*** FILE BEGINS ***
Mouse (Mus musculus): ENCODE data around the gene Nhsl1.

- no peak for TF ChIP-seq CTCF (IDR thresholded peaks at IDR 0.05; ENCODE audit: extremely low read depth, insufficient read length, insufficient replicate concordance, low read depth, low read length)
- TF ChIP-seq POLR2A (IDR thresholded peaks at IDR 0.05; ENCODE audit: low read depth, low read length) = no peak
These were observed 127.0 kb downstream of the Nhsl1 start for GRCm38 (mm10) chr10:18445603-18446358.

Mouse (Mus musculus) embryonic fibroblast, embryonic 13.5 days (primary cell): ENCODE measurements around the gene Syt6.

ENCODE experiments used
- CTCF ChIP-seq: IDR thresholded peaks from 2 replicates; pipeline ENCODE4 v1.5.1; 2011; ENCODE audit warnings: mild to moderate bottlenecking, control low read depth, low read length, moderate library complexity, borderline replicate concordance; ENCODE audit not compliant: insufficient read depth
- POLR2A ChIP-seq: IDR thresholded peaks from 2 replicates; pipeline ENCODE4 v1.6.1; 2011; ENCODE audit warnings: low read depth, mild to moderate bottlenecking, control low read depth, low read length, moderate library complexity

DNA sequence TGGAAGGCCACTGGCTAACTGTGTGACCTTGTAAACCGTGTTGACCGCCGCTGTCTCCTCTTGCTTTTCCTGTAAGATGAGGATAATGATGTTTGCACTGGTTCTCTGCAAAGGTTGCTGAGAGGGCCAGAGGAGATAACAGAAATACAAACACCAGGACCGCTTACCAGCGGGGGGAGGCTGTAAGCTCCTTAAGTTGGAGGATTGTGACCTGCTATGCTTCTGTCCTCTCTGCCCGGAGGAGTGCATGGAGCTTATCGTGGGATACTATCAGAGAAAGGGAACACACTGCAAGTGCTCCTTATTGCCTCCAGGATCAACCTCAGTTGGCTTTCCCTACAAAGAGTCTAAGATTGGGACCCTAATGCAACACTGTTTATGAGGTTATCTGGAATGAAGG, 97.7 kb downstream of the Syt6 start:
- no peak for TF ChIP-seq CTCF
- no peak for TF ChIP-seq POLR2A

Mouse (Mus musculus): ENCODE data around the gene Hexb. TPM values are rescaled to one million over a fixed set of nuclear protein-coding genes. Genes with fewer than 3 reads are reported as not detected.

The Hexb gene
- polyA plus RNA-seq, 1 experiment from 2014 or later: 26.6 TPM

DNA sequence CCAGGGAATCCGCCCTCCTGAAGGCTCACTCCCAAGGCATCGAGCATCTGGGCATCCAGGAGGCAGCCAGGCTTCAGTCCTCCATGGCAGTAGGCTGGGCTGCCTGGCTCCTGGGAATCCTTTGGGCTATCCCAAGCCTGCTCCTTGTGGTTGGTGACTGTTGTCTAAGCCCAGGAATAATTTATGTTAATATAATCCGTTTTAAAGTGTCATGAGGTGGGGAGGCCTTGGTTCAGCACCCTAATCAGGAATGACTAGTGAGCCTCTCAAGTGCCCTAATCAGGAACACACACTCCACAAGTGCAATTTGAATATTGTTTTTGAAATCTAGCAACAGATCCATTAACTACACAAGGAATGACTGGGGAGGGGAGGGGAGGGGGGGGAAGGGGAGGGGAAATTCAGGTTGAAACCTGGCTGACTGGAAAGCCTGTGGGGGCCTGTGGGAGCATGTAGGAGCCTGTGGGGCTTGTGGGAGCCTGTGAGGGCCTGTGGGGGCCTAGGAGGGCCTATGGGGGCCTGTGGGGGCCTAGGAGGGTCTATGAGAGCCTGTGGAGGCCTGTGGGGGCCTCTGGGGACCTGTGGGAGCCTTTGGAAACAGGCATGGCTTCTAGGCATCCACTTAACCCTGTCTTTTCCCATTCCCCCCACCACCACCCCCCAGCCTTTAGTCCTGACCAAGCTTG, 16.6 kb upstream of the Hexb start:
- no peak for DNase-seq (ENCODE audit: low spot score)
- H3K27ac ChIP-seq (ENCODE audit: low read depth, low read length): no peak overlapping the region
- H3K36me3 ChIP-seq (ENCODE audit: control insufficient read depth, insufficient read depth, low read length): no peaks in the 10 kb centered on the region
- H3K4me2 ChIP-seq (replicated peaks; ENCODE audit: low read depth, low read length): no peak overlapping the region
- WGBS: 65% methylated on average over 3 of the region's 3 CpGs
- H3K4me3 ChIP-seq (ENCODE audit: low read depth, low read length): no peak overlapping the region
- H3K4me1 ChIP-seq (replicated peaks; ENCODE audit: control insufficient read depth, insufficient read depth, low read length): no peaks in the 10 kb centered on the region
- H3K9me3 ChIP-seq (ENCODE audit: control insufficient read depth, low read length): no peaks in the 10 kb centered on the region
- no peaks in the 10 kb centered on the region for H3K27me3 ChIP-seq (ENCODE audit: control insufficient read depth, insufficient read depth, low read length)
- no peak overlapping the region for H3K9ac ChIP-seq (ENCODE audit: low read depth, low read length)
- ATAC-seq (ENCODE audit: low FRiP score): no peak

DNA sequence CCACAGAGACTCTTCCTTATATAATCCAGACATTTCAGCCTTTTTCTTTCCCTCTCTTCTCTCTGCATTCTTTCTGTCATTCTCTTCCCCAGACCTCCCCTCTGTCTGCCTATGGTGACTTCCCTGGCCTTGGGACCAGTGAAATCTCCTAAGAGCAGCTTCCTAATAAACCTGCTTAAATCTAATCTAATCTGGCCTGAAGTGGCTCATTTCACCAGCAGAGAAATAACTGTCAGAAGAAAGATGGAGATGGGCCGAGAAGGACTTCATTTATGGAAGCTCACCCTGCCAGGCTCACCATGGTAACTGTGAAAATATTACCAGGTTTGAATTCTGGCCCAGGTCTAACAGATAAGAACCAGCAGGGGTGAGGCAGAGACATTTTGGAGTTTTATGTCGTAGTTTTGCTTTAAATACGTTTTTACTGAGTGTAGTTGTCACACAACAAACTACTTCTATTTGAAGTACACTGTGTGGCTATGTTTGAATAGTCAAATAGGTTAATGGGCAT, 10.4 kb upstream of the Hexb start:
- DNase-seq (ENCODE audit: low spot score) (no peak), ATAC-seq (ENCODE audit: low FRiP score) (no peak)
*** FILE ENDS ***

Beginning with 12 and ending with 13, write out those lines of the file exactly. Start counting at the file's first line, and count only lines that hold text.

Mouse (Mus musculus): ENCODE data around the gene Hexb. TPM values are rescaled to one million over a fixed set of nuclear protein-coding genes. Genes with fewer than 3 reads are reported as not detected.

The Hexb gene